Carol Banks Weber
This is no ordinary, flighty holiday album, but a thoughtful exploration of a Scriptural Christmas. Will Scruggs is an Atlanta-based saxophonist who turned in a reverential, two-part jazz program, as realized through the passages of the Bible’s New Testament and the heralding of the Christ child. His father is a reverend, which explains the eulogies in musical form.
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Atlanta saxophonist Will Scruggs gets a musical assist from a jazz combo and an extended horn section on his new Christmas album. He also gets a theological assist from his father, Rev. C. Perry Scruggs.
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Some of the greatest art of ages past and sometimes present has been faith based — much classical music, once nearly all painting and sculpture. That sometimes makes us uncomfortable to discuss or even mention in this secular age but it’s true enough. There have also been more than a few great jazz artists who were strong in their faith. That maybe also makes us just a little leery to say, but it’s true enough as well.
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If you’re looking for a jazz album for the Christmas season with a more spiritual orientation than Vince Guaraldi’s evergreen, A Charlie Brown Christmas, you might want to give a listen to Song of Simeon from the Will Scruggs Jazz Fellowship. As Scruggs explains in the liner notes, “My vision for this recording was to create a musical journey through the deeper themes of the Christmas narrative.”
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Son of a minister, Atlanta saxophonist Will Scruggs assembled 11 canticles, hymns and traditional folk melodies to create a holiday narrative and jazz suite.
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“Let’s put Christ back in Christmas” has been a popular cry of those who think the holiday season has gone off the rails, moving from the observance of a religious holy day to “Spendapalooza”. Many of the Christmas jazz recordings we hear at Straight No Chaser tend to be of the secular variety, containing holiday spirit, but not necessarily holiday spirituality.
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Kinah Boto Ayah
For Song Of Simeon (self-released), Will Scruggs wanted to create a grand statement about the story of Jesus Christ, and knew he could only do it in the name of his Jazz Fellowship. The album tells the story with the kind of playing and arrangements that one might expect from the likes of Charles Mingus or Stan Kenton, and it makes for an incredible set of music, regardless if you are of the faith or not.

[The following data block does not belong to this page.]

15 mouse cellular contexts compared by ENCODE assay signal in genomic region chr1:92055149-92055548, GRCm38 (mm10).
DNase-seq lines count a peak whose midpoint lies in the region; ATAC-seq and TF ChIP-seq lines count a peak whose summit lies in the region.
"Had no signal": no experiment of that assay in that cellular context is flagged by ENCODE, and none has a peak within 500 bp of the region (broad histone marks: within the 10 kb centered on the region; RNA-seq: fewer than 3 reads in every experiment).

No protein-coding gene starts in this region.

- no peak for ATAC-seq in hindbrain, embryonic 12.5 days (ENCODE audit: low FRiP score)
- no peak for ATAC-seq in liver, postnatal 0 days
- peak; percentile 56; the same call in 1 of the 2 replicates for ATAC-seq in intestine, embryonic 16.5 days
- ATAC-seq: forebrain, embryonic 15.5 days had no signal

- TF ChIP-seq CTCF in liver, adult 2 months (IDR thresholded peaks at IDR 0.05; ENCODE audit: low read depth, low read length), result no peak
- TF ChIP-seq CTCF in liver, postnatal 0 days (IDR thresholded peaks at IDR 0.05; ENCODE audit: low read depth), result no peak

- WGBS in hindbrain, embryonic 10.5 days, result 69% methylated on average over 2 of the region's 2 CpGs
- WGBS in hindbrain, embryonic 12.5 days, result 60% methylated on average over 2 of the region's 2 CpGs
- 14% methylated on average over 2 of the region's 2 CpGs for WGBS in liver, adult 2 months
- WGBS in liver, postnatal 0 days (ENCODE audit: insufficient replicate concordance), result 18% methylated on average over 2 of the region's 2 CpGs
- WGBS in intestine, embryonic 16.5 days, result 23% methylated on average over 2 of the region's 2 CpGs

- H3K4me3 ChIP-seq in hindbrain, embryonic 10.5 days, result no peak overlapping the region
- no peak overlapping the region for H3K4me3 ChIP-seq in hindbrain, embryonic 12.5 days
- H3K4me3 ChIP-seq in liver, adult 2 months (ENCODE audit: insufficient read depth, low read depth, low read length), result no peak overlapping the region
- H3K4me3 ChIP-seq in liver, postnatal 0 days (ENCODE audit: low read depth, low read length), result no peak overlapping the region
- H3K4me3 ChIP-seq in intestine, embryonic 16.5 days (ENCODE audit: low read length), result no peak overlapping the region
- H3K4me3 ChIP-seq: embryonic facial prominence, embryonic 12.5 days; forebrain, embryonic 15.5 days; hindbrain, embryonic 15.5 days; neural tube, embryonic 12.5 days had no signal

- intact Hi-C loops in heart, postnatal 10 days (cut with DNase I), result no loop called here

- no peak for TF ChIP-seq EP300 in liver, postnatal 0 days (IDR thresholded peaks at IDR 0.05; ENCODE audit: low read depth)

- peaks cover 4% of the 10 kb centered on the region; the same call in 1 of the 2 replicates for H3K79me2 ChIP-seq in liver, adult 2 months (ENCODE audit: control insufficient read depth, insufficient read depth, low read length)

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Song of Simeon: A Christmas Journey, Will Scruggs Jazz Fellowship, was created by saxophonist Will Scruggs, advised by his father, Rev. Perry Scruggs, using “ancient canticles, hymns, and folk melodies” to musically illustrate the biblical story of the birth of Christ.
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The mixture of sacred music and jazz is not a new idea, but rarely has the mix worked as well as on Will Scruggs’ new Christmas suite, “Song of Simeon”. Based on a collection of contemporary and traditional carols, Scruggs offers a perfect balance between religion and improvisation, keeping the focus on the traditional Nativity story but still allowing extended solos.
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Grego Applegate Edwards
I don’t envy creative spirits who decide to do a Christmas/Holiday album. The pressure to follow the well traveled routes through the typical carols is hard to resist, but how many things can you do with “Jingle Bells”? There is probably a finite number. One of the zanier WFMU DJs a few years ago decided to play as many versions of “Jingle Bells” back-to-back as he could lay hands on. I didn’t happen to be listening at the time but I do suspect the effect would eventually be something like water boarding. “I am drowning in Holiday Cheer! No I am not!”
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